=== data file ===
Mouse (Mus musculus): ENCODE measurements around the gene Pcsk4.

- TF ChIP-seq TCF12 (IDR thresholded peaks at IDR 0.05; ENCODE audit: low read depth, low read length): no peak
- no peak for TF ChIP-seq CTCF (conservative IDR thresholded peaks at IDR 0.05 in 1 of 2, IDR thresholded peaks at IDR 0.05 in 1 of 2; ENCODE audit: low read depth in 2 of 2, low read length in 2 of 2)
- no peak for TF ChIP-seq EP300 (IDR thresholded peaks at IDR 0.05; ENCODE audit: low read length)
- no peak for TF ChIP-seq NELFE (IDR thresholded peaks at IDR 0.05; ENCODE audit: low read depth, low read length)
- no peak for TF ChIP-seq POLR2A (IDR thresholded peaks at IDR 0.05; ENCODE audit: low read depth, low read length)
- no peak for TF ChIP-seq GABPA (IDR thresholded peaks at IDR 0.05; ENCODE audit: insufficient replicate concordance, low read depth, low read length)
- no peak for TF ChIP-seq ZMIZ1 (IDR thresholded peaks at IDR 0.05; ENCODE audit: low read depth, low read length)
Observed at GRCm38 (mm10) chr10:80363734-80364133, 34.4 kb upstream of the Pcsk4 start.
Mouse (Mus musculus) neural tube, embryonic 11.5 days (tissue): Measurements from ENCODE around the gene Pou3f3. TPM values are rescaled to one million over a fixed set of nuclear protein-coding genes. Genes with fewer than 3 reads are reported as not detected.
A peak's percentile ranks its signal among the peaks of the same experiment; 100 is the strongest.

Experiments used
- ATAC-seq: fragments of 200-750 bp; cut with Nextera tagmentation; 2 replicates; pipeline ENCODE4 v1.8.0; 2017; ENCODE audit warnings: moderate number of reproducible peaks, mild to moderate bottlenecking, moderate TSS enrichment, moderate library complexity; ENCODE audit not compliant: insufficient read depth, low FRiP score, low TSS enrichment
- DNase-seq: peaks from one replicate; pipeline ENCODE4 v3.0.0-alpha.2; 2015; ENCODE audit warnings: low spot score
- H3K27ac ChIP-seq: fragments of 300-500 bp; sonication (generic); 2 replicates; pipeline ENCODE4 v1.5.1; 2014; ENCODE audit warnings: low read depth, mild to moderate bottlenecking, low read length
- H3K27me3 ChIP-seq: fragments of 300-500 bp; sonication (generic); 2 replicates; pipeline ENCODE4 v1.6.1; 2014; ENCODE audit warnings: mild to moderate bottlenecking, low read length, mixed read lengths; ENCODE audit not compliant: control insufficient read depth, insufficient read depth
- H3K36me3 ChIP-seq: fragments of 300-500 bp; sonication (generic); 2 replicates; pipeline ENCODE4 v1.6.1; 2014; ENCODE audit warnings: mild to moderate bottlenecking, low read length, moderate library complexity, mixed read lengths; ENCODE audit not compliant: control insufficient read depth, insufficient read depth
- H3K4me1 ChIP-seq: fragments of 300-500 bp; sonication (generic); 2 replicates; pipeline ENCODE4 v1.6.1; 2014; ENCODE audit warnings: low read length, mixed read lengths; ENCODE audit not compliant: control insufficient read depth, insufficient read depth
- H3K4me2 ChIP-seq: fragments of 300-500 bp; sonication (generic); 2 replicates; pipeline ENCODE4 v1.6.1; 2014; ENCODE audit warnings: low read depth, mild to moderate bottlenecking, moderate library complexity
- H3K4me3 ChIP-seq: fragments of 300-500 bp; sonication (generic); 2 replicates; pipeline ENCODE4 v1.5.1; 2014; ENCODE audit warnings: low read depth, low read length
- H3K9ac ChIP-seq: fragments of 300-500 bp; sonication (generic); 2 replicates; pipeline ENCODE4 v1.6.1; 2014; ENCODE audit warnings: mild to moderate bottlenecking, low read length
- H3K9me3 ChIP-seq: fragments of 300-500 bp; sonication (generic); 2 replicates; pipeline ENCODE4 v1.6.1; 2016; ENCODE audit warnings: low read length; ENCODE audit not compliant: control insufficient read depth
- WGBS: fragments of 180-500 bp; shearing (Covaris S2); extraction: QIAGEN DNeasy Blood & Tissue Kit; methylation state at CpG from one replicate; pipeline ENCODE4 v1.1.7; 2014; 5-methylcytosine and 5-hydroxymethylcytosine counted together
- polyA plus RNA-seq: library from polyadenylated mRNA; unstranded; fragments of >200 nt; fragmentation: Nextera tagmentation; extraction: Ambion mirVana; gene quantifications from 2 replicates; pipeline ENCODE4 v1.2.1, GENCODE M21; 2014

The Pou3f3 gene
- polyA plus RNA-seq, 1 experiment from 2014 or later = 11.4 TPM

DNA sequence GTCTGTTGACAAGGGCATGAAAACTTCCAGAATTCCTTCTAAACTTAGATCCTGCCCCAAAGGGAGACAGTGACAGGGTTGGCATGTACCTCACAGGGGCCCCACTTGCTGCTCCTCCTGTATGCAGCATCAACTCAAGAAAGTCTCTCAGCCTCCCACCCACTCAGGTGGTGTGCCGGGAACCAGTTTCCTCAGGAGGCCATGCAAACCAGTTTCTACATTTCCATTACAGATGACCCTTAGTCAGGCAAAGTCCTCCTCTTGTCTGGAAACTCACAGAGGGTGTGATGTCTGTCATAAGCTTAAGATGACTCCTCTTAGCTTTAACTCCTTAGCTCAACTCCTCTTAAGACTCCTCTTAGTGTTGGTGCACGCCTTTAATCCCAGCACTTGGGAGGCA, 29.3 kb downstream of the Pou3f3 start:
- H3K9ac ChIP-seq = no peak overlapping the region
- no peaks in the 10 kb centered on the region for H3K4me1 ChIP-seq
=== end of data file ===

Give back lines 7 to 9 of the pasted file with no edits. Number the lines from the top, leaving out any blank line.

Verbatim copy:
- no peak for TF ChIP-seq GABPA (IDR thresholded peaks at IDR 0.05; ENCODE audit: insufficient replicate concordance, low read depth, low read length)
- no peak for TF ChIP-seq ZMIZ1 (IDR thresholded peaks at IDR 0.05; ENCODE audit: low read depth, low read length)
Observed at GRCm38 (mm10) chr10:80363734-80364133, 34.4 kb upstream of the Pcsk4 start.